Background: Depressive disorders are prevalent and costly but there is a lack of evidence on how best to select treatments for mild to moderate depression in primary care. Illness beliefs have been shown to affect the outcome from physical illness, but there is limited information on the beliefs of patients who are depressed.
Aims: To measure patients׳ beliefs about depression at baseline and determine whether these relate to depression severity at six months.
Methods: Primary care patients with a recently diagnosed episode of depression completed the Beliefs about Depression Questionnaire and depression severity scores at baseline. The primary outcome was the change in depression severity score on the Hospital Anxiety and Depression Scale after six months.
Results: 227/292 (78%) participants completed follow-up questionnaires. Initial severity of depression at baseline, and particular beliefs about the causes, consequences and timeline of depression predicted poorer outcomes, whereas a belief in using exercise or keeping busy to treat depression predicted improved outcomes. Prescription of antidepressants did not appear to mediate these relationships.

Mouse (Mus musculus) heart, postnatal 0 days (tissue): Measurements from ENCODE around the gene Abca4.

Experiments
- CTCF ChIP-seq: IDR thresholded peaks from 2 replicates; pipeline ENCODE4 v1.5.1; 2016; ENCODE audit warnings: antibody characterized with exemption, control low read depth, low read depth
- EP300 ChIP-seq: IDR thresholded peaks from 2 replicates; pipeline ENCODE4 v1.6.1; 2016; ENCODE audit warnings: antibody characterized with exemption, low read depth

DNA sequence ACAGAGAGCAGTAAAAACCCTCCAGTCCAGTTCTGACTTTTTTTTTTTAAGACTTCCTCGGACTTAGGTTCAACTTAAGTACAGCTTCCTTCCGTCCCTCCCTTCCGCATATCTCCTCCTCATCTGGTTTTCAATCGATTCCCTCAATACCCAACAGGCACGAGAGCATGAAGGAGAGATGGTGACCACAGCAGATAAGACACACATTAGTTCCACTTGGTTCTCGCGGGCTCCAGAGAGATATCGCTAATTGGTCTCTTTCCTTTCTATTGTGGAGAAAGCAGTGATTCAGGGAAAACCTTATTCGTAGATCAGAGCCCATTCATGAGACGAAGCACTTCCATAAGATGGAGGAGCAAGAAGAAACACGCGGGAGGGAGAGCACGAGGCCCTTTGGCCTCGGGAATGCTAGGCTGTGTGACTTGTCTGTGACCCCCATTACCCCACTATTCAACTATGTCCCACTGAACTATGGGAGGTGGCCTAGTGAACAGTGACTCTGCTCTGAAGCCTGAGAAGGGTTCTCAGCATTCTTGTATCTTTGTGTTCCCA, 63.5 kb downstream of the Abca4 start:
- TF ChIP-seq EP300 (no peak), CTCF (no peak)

Limitations: This was an initial study using a new validated questionnaire and it cannot be predicted whether these results are representative or would be reproduced in other populations. Although participants were primary care patients whose GP (General Practitioner) had coded as having a new incident episode of depression in the preceding six months, 43% of participants stated they had been depressed for more than a year. Sufficient participants were recruited to ensure the study was adequately powered but participation rate was 30%, raising the possibility of response bias.
Conclusions and clinical relevance: Illness beliefs may help to predict outcomes in depression and therefore assessing and addressing patients׳ beliefs about their depression may enhance treatment.
Keywords: Depression; Illness beliefs; Longitudinal study; Primary care.
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